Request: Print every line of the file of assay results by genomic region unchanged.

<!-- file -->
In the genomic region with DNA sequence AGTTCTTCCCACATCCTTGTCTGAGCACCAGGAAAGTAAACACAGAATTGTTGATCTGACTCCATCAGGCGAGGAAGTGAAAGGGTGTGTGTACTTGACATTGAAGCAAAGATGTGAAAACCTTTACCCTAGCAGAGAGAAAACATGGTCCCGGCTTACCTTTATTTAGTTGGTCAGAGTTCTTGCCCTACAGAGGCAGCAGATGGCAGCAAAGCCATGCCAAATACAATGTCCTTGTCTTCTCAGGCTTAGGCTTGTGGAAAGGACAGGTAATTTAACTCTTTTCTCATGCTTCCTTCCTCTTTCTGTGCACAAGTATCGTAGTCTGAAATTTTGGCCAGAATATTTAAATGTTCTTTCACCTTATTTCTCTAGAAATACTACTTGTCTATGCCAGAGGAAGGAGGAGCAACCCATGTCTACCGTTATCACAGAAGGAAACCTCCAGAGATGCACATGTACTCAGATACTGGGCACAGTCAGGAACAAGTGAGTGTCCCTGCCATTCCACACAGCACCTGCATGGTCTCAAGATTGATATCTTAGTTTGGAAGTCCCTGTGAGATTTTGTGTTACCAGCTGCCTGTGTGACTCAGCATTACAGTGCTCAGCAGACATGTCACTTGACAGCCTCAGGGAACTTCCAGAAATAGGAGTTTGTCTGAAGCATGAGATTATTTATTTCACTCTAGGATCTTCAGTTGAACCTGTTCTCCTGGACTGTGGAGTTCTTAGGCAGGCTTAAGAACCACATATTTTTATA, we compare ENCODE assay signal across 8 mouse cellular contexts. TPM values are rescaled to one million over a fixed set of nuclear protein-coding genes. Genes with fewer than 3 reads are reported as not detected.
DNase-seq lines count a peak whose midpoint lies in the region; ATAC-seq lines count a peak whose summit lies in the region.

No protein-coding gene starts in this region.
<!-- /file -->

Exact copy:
In the genomic region with DNA sequence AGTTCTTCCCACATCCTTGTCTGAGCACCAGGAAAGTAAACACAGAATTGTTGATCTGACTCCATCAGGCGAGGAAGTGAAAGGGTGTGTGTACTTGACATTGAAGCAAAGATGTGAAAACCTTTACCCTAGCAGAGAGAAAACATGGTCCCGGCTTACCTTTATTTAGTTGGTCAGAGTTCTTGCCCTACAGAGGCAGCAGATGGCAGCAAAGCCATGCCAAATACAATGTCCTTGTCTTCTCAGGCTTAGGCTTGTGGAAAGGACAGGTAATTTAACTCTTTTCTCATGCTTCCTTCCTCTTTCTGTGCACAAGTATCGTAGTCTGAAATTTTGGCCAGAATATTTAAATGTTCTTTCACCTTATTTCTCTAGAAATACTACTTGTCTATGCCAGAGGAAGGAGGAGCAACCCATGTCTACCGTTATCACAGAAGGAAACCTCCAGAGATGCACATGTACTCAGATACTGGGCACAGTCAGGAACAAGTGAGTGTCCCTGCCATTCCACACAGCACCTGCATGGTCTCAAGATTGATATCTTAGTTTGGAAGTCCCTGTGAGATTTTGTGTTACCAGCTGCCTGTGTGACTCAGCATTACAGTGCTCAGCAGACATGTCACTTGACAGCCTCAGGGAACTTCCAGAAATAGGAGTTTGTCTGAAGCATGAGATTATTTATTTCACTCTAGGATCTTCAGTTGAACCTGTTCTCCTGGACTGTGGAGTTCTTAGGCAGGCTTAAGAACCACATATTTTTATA, we compare ENCODE assay signal across 8 mouse cellular contexts. TPM values are rescaled to one million over a fixed set of nuclear protein-coding genes. Genes with fewer than 3 reads are reported as not detected.
DNase-seq lines count a peak whose midpoint lies in the region; ATAC-seq lines count a peak whose summit lies in the region.

No protein-coding gene starts in this region.